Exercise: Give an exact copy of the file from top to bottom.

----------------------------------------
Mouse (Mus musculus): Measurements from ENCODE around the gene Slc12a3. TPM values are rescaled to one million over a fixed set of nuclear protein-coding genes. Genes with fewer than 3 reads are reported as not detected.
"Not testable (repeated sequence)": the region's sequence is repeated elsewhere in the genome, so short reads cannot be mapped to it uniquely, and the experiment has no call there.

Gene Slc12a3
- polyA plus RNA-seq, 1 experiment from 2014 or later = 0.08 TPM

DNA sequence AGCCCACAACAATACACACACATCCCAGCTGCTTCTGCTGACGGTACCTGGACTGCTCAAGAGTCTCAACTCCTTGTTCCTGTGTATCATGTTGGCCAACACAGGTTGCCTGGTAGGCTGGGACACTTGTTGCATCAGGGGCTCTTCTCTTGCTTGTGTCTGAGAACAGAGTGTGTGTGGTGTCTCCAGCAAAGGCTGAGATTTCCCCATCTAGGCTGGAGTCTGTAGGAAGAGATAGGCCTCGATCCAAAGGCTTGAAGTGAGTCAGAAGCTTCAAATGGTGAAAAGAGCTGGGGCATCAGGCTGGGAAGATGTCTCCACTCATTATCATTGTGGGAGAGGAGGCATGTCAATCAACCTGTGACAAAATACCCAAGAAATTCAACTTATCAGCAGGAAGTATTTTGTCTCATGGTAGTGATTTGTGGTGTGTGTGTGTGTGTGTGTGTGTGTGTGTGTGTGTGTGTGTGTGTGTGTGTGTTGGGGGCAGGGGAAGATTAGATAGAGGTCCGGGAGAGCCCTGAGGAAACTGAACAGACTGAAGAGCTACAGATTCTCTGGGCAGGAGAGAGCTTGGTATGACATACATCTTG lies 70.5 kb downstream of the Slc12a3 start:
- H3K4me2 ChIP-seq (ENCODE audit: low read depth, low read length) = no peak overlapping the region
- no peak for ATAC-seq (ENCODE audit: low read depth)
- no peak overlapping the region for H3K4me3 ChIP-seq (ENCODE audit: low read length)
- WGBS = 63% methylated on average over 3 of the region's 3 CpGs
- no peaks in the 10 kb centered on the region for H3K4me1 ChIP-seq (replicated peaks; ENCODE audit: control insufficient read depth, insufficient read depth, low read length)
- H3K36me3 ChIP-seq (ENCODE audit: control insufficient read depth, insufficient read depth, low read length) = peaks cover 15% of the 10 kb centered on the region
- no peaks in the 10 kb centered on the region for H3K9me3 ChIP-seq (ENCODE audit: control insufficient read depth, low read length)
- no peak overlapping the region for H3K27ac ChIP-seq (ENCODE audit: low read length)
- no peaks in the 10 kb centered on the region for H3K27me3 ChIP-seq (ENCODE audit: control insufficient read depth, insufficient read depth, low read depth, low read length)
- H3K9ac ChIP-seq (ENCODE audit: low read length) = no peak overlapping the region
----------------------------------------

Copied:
Mouse (Mus musculus): Measurements from ENCODE around the gene Slc12a3. TPM values are rescaled to one million over a fixed set of nuclear protein-coding genes. Genes with fewer than 3 reads are reported as not detected.
"Not testable (repeated sequence)": the region's sequence is repeated elsewhere in the genome, so short reads cannot be mapped to it uniquely, and the experiment has no call there.

Gene Slc12a3
- polyA plus RNA-seq, 1 experiment from 2014 or later = 0.08 TPM

DNA sequence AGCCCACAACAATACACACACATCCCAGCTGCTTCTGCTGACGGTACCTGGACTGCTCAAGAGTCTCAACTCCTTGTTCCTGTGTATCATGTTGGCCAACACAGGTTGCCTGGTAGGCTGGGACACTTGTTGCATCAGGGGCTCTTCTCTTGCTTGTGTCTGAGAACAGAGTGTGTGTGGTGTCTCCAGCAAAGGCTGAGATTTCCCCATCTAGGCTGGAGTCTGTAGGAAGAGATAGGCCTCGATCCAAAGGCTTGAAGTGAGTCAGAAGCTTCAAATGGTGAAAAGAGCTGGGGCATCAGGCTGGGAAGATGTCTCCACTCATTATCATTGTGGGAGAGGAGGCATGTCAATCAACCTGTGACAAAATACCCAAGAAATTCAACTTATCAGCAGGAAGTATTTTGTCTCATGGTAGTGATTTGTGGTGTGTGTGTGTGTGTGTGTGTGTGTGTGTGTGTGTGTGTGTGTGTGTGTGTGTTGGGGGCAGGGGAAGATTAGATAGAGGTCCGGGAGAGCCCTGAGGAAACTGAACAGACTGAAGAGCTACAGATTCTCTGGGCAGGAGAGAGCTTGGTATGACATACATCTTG lies 70.5 kb downstream of the Slc12a3 start:
- H3K4me2 ChIP-seq (ENCODE audit: low read depth, low read length) = no peak overlapping the region
- no peak for ATAC-seq (ENCODE audit: low read depth)
- no peak overlapping the region for H3K4me3 ChIP-seq (ENCODE audit: low read length)
- WGBS = 63% methylated on average over 3 of the region's 3 CpGs
- no peaks in the 10 kb centered on the region for H3K4me1 ChIP-seq (replicated peaks; ENCODE audit: control insufficient read depth, insufficient read depth, low read length)
- H3K36me3 ChIP-seq (ENCODE audit: control insufficient read depth, insufficient read depth, low read length) = peaks cover 15% of the 10 kb centered on the region
- no peaks in the 10 kb centered on the region for H3K9me3 ChIP-seq (ENCODE audit: control insufficient read depth, low read length)
- no peak overlapping the region for H3K27ac ChIP-seq (ENCODE audit: low read length)
- no peaks in the 10 kb centered on the region for H3K27me3 ChIP-seq (ENCODE audit: control insufficient read depth, insufficient read depth, low read depth, low read length)
- H3K9ac ChIP-seq (ENCODE audit: low read length) = no peak overlapping the region